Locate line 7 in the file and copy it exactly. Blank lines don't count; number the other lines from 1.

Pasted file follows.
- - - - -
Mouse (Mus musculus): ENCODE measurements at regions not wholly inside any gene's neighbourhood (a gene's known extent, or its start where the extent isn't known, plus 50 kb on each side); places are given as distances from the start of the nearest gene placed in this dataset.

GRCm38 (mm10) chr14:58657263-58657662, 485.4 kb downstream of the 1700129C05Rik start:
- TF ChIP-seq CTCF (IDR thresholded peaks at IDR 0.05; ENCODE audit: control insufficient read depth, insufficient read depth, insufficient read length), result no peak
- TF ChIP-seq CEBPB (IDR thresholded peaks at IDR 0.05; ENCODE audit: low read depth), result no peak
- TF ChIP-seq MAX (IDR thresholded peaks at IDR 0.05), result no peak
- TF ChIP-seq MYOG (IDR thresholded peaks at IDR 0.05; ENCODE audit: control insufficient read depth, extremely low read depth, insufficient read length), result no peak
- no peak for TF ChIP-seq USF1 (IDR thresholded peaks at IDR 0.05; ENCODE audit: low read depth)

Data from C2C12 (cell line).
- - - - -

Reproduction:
- no peak for TF ChIP-seq USF1 (IDR thresholded peaks at IDR 0.05; ENCODE audit: low read depth)